November 5, 2013
Washington State has been a leader in seeking innovative, community-based approaches to meeting the Long-Term Care (LTC) needs of residents. Much of the funding for such care has come through the Medicaid program (now renamed Washington Apple Health (WAH) except for LTC coverage for individuals who are eligible as Aged, Blind or Disabled).
The Medicaid program has typically worked to support more community-oriented and responsive LTC options.
However, the financial stresses now acting on LTC, due to increasing numbers of individuals who require assistance in varying degrees, are going to require new ways of thinking about and meeting such needs at a sustainable cost.
The Affordable Care Act (ACA) originally included provisions for a publicly-run LTC insurance program called CLASS (Community Living Assistance Services and Supports). However, due to concerns that this program would not be actuarially viable, it was never implemented. This part of the ACA was later repealed by Congress.
The Medicaid programs in Washington State that apply to the Aged, Blind and Disabled categories of eligibility have not been changed by the Affordable Care Act (ACA).
At the same time, private LTC insurance coverage is becoming more difficult to obtain and more expensive.
There are a variety of options for the Health Care Authority (HCA) to consider in response to this situation. At one extreme might be tighter top-down restrictions on the availability of payment for LTC through Medicaid.
However, the HCA has demonstrated a preference for flexibility and simplified administration for expansion of the Medicaid program under the ACA. At another extreme, efforts could be made to apply these principles to Medicaid LTC.
What might such an alternative approach to LTC look like in Washington?
When the CLASS program was repealed, a national Commission on Long-Term Care was established by Congress on January 2, 2013. A short Report by the Commission was issued on September 12, 2013 (available at www.ltccommission.senate.gov).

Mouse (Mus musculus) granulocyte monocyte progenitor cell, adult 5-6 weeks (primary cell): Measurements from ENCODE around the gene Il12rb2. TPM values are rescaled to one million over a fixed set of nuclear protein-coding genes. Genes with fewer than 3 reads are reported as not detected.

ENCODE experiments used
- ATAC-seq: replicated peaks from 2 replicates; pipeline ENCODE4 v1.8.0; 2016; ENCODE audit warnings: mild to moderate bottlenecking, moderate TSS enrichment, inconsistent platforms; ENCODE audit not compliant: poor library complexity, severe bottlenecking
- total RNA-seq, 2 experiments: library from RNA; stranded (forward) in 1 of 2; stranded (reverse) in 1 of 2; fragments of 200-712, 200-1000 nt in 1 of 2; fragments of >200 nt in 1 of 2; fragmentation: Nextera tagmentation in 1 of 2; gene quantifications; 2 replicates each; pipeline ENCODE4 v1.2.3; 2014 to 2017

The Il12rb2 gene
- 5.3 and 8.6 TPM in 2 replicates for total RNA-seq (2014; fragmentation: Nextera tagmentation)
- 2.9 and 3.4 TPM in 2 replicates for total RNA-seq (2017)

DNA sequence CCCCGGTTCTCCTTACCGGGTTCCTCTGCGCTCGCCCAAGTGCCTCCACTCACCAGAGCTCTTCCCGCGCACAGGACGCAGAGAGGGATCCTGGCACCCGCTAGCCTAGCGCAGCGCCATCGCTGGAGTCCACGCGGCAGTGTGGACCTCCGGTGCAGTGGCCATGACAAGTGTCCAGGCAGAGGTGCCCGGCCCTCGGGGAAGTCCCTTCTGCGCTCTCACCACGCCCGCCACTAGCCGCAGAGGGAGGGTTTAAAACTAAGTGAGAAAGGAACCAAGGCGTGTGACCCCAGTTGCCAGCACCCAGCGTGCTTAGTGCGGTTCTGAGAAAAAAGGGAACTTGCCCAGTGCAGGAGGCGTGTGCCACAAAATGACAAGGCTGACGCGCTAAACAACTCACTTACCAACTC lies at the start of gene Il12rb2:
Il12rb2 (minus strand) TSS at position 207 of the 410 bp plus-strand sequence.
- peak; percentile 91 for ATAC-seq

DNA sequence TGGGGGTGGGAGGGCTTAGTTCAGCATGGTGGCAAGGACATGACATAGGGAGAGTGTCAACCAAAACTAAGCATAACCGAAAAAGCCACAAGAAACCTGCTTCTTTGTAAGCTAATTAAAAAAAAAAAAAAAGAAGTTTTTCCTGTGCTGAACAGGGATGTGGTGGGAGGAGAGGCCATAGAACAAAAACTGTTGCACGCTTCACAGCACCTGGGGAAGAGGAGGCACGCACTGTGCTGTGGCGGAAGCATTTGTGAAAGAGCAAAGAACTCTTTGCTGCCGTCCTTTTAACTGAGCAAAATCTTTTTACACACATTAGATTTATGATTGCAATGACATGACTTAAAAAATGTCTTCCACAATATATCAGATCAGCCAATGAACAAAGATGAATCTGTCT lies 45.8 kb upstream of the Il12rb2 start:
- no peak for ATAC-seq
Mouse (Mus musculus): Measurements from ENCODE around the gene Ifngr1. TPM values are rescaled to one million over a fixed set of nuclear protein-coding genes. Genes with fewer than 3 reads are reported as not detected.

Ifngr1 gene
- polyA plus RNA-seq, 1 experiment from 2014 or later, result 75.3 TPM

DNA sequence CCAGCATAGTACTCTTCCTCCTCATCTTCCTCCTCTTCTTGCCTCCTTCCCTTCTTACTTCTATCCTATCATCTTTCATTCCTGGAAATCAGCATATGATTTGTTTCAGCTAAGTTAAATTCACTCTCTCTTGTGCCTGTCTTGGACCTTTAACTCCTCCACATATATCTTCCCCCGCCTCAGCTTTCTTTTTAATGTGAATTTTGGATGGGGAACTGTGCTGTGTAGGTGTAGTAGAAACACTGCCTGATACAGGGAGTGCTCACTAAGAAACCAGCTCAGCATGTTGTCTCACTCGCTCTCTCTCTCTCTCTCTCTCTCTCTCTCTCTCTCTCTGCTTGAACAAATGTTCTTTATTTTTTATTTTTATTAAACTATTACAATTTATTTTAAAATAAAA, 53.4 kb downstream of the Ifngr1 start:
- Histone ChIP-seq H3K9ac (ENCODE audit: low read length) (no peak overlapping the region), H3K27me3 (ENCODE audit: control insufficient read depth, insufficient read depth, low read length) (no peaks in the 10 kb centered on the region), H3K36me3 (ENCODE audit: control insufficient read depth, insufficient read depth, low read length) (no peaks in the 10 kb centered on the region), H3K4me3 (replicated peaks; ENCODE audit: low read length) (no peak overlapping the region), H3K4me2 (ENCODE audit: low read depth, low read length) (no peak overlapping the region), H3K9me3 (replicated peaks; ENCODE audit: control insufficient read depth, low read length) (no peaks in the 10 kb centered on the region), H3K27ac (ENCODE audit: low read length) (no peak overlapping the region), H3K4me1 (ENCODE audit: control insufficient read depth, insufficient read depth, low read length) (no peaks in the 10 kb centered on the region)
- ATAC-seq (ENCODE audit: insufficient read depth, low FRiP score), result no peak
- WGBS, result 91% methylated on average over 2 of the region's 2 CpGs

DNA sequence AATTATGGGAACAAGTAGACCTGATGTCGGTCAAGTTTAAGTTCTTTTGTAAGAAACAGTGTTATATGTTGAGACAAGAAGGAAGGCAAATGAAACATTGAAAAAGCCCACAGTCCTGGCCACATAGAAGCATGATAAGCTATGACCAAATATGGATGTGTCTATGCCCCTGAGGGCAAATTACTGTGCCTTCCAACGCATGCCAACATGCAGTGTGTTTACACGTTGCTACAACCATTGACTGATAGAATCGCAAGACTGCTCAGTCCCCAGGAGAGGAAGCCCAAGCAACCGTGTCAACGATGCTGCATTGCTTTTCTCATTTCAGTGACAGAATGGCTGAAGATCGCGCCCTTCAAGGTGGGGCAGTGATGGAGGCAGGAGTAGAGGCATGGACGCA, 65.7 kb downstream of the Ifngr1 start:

The Commission concluded that emphasis should be placed on care in the least restrictive settings, located in “livable communities” whenever possible.
It was also stated that emphasis should be placed on better use of information technology to help arrange for such care, and on new financing strategies based on “services provided” rather than the setting.
They recommended that emphasis should be placed on “family-centered” services.
Against this backdrop, it is interesting to think about more decentralization as a possible approach to the redesign of LTC services. LTC needs might be approached through a “voucher system”, with the voucher value set according to the services required.
Individuals needing care could shop for the services that they prefer. Potential caregivers could compete to provide the needed services. And local supervision could be used to check up on the care that is being provided.
(This option is further discussed in the references provided below.)
Elder Law Practice in Washington is discussed by Cheryl and Ferd Mitchell of Mitchell Law Office in volumes 26 to 26B of Washington Practice. Further information about the ACA and LTC may be found in a series of blog postings and in a recent book by the authors.